“Similarly, while seven men and seven women in the control areas had deformities, the nearby villages revealed as many as 52 men and 34 women with deformities,” said Gadekar who also edits AnuMukti (Liberation from the Atom) – an anti-nuclear journal in India.
Low grade Uranium
The ore in Jadugoda is of exceptionally poor quality, meaning more soil has to be dug and lifted. According to India’s Department of Atomic Energy (DAE), the ore extracted from this mine is of 0.065 grade, meaning the plant needs to process 1,000kg of ore to extract 65g of usable uranium.
UCIL spokesperson, Pinaki Roy, acknowledged the uranium ore found in Jadugoda is of low grade compared to countries such as Canada, Australia and Kazakhstan – but “whatever we have, we have to make do with that”, Roy told Al Jazeera.
However, Roy said “the very word uranium brings about a lot of negative feeling and one should just come out here and see how we helped change the lifestyle of these tribal people.”
This has prompted criticism from anti-nuclear-proliferation activists, such as Xavier Dias, who noted: “If uranium ore found in Jadugoda is of low grade, why mine it when you can buy uranium in the open market today?”
The DAE did not respond to Al Jazeera’s repeated requests for comment on the matter.
In Jadugoda, radiation is omnipresent – in the air, water, earth and plants.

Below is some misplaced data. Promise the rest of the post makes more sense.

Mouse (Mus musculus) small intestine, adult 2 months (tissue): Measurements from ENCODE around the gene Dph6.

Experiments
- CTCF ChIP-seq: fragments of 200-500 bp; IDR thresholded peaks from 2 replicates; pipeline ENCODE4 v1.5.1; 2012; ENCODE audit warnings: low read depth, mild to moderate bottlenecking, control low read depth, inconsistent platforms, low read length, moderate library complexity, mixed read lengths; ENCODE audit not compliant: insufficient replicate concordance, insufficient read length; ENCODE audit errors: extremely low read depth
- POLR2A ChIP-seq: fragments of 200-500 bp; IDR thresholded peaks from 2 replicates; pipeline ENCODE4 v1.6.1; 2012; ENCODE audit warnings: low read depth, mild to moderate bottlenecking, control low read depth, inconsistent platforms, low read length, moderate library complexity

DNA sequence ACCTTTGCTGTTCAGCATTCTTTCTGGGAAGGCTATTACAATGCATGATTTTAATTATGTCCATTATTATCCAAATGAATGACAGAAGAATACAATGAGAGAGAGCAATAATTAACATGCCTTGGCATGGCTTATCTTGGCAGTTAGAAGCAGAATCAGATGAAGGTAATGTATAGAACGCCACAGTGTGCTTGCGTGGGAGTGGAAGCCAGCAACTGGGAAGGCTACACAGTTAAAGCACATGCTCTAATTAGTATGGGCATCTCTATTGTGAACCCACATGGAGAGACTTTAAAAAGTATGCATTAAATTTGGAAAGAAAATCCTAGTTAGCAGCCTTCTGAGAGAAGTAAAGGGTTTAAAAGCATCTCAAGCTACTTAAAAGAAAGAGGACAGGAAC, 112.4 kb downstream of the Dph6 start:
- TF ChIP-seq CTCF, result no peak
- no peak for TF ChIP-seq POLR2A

According to a survey by India’s Jadavpur University, which focused on radiation pollution in the Subarnarekha River near the Jadugoda uranium mines, high levels of radioactivity were detected in all water samples, even those far from the mine sites.
Dias has also cited concerns about the impact on the nearby city of Jamshedpur.
“Jamshedpur is being affected and nobody is talking about it,” he told Al Jazeera. “These are dust particles that fly around. They enter the water, they enter the fauna [and] flora, they enter the food system.”
Nitish Priyadarshi, a geologist who has surveyed radioactivity in Jamshedpur and Ranchi, said while uranium particles cannot travel that far, “its sister elements like radon gas, which damages lungs and kidney, can travel to the city and take the already high radioactivity to alarming levels.”
The government and the company don't give a damn whether the tribal people live or die. The government is treating us as guinea pigs to fulfill its greed for Uranium.
India’s nuclear energy generation capacity stands at 4,780 megawatts (MW), just two percent of India’s total installed electrical capacity of 230,000 MW.
The country plans to source a quarter of its energy from nuclear power by 2050, but it is unlikely to reach that ambitious target; the Indian nuclear authority, Nuclear Power Corporation of India Limited has repeatedly missed nuclear-energy targets over the years.
Ultimately, India does not have sufficient uranium to sustain a large-scale conventional nuclear programme.
And as renewable energy is promoted under India’s ambitious solar and wind power programmes, the case for nuclear power has been losing traction among policymakers.
Indeed, India’s BJP-led government set aside $93m for solar projects in its maiden budget, with Finance Minister Arun Jaitley declaring: “New and renewable energy deserves a very high priority.”
But whatever the government policy, Jadugoda’s 50,000 tribal residents continue to stand exposed to a danger which the activists say “nobody cares about”.
“The government and the company don’t give a damn whether the tribal people live or die,” said Ghanshyam Birulee. “The government is treating us as guinea pigs to fulfill its greed for Uranium.”
Follow Sanjay Pandey on Twitter: @sanjraj